Political Entrepreneurs

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Intellectuals in Action: Reason‘s Jesse Walker on Survivalists (a.k.a. “Preppers”)

February 21st, 2013 by Edward Lopez

This is the inaugural installment of a category we’ll call “Intellectuals in Action.” Keeping in mind that the book and this blog mean “intellectuals” in the Hayekian sense as traders in ideas – that is, people whose activities influence (whether deliberately or not) the way that other people view the world. To drill down, readers can go to Hayek’s 1949 essay, “The Intellectuals and Socialism,” and the introduction to his 1954 edited volume, Capitalism and the Historians.

The point of this series, or category, of posts, is to appreciate how broad and diverse are intellectuals in society. They’re not just think tanks and op-ed columnists.

For example, in this articleReason writer Jesse Walker seeks to understand and portray survivalists, or “preppers” (people who prepare for the breakdown of normal society, in which survival will depend on self-sufficiency) beyond the stereotyping and outright dismissal that they have received from writers at other outlets. Walker interviews many preppers to the discovery that they’re not very different from non-preppers. He also points to a lot of routine and normal scenarios (like a storm, or a family’s loss of a primary breadwinner) where having prepped would have been a good idea.

And then he notches up the relevance factor:

OK, you say, so preppers aren’t all nuts. In the future, when I want to make fun of people holed up in a suburban fortress awaiting a zombie attack, I’ll use a more specific term. But so what? Does it really matter if some of the stories I’ve seen in the last few months have been too sweeping?

Yes, it does. It’s always worthwhile to push back when a subculture gets scapegoated, whether it’s Goths after Columbine or preppers today. It’s especially important when those attacks are embedded in our political debates, skewing the ways we see the world.

The way mass numbers of people perceive sub-cultures, including preppers, affects what mass numbers of people believe are the best way to arrange political and economic institutions. Walker talks about FEMA, gun control, and some other fairly obvious examples. But there are more. It’s an interesting read. And it’s a piece of intellectualism in action.

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From the Pages of Madmen, Intellectuals, and Academic Scribblers (p.189, ch.7)

The most successful entrepreneurs know what they do well, they know the market and the opportunities within it, and they choose those activities that create the most value. This is true in economic as well as political markets.

From the Pages of Madmen, Intellectuals, and Academic Scribblers (p.178, ch.7)

[W]hen the right elements come together at the right time and place and overwhelm the status quo, it is because special people make it happen. We call them political entrepreneurs.

From the Pages of Madmen, Intellectuals, and Academic Scribblers (p.176. ch.7)

While we started this book with Danny Biasone saving basketball, we end it with Norman Borlaug saving a billion lives. These stories are not that different. Both faced vested interests, which were reinforced by popular beliefs that things should be a certain way—that is, until a better idea came along.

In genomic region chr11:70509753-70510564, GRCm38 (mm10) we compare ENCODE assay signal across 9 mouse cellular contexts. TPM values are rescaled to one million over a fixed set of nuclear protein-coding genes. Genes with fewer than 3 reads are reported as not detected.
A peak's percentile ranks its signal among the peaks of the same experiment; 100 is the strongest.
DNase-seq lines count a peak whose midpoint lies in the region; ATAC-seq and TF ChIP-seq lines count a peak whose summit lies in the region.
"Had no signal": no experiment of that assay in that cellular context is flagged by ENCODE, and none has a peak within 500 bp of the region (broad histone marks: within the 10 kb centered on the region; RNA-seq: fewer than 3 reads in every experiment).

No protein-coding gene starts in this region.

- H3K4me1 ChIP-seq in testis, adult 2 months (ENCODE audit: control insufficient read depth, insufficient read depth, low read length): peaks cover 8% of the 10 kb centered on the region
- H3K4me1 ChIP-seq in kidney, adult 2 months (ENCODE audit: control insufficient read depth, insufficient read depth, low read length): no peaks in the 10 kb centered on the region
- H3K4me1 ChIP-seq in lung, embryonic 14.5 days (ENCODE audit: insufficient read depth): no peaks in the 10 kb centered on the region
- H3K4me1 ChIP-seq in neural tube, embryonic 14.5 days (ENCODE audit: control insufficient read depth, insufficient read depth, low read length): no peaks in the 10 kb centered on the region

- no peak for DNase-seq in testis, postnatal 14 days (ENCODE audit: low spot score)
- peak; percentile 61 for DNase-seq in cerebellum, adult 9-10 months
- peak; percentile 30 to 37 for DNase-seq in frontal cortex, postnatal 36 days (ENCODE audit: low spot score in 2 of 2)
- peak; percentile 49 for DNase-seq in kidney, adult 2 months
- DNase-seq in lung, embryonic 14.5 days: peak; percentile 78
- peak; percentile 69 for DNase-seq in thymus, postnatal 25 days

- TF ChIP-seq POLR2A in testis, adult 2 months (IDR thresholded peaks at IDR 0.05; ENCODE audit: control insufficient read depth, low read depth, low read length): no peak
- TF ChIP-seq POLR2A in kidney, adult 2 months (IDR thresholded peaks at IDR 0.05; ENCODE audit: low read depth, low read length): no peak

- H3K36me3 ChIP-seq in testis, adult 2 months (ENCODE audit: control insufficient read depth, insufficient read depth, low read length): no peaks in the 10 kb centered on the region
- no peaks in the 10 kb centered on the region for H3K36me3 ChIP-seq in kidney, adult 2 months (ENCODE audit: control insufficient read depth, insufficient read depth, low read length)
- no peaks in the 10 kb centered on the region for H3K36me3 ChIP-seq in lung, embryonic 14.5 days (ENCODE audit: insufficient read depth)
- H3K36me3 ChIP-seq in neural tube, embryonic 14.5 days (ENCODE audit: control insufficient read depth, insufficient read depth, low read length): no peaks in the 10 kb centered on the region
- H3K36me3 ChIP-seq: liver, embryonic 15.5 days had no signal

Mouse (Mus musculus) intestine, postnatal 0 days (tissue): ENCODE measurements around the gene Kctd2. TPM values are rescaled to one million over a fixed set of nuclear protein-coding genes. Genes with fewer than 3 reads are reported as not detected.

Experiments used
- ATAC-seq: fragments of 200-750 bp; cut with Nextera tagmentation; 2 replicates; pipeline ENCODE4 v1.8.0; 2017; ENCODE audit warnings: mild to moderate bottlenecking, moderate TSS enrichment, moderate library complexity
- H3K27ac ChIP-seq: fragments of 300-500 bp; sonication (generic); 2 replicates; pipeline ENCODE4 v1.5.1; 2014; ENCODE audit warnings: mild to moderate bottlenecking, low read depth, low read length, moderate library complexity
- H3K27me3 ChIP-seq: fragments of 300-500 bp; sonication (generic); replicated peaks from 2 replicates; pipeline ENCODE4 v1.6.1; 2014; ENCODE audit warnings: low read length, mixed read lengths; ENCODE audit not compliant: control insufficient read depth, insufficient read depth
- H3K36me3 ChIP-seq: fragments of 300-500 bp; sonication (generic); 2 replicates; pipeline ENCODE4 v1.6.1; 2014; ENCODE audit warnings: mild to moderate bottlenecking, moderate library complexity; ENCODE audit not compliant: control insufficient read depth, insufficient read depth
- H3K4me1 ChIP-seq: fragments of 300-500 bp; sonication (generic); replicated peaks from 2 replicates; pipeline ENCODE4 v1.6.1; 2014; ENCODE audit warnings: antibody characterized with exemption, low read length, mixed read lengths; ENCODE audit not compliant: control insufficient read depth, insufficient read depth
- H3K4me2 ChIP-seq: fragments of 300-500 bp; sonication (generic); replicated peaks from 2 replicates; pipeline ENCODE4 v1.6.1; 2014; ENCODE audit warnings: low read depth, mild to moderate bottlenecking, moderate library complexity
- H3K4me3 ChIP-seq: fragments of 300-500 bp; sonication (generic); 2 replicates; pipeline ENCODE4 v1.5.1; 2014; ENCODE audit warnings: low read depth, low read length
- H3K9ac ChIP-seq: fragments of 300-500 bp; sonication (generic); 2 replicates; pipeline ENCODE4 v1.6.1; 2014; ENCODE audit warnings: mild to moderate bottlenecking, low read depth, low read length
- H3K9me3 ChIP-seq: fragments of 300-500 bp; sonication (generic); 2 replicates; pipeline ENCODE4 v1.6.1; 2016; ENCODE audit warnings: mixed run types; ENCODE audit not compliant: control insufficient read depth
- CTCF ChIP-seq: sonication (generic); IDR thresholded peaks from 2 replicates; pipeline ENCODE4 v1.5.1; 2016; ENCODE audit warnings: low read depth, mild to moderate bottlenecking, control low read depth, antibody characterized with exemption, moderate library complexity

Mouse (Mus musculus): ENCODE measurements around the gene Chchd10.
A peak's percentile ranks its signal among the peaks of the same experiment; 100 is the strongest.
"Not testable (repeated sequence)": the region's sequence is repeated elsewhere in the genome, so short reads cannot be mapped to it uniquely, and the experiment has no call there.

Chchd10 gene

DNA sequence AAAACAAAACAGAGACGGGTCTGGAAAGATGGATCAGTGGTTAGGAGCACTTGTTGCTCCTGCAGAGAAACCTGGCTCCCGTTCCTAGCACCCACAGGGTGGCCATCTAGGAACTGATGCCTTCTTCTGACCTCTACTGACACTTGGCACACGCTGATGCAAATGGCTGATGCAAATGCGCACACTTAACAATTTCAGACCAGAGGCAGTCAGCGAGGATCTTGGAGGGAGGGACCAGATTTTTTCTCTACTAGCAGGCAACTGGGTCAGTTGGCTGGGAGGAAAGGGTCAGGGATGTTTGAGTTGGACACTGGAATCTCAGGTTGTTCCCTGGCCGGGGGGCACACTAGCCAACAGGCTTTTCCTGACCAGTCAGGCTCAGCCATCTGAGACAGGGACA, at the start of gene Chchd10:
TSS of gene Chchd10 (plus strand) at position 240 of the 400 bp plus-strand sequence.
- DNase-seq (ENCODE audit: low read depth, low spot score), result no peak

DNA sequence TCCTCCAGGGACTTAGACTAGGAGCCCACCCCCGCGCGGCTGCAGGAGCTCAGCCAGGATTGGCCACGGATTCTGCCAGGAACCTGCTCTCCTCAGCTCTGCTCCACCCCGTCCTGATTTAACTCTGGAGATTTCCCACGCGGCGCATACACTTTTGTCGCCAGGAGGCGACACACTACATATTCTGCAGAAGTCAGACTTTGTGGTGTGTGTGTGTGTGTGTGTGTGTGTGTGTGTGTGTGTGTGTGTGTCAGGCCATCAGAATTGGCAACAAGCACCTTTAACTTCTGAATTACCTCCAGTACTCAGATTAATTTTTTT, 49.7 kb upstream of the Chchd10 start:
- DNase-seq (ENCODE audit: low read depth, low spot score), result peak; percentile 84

From the Pages of Madmen, Intellectuals, and Academic Scribblers (p.174, ch.6)

Because there was a general belief that homeownership was a good thing, politicians found the public with open arms.... Everybody was winning—except Alfred Marshall, whose supply and demand curves were difficult to see through the haze of excitement at the time, and except Friedrich Hayek, whose competition as a discovery procedure was befuddled... In short, once politicians started getting credit for homeownership rates, the housing market was doomed.

From the Pages of Madmen, Intellectuals, and Academic Scribblers (p.166, ch.6)

Everyone responded rationally to the incentives before them. In short, the rules that guided homeownership changed over time, which in turn changed the incentives of these actors. And bad things happened.

From the Pages of Madmen, Intellectuals, and Academic Scribblers (p.153, ch.6)

They understood the economics. The ideas had already won in ... the regulatory agency itself. All that remained to be overcome were some vested interests and a handful of madmen in authority.

From the Pages of Madmen, Intellectuals, and Academic Scribblers (p.146, ch.6)

If the idea for auctions of spectrum use rights had been part of the public debate since at least 1959, why didn’t the relevant institutions change sooner? What interests stood in the way?

From the Pages of Madmen, Intellectuals, and Academic Scribblers (p.121, ch.5)

When an academic scribbler comes up with a new idea, it has to resonate well with widely shared beliefs, which in turn must overcome the vested interests at the table. Many forces come together to explain political change, even though it may seem like coincidence of time and place.

From the Pages of Madmen, Intellectuals, and Academic Scribblers (p.120, ch.5)

It’s the rules of the political game that deserve our focus, not politicians’ personalities or party affiliations.

From the Pages of Madmen, Intellectuals, and Academic Scribblers (p.119, ch.5)

In short, ideas are a type of higher-order capital in society. Like a society that is poor in capital and therefore produces little consumer value, a society that is poor in ideas and institutions will have bad incentives and therefore few of the desirable outcomes that people want.

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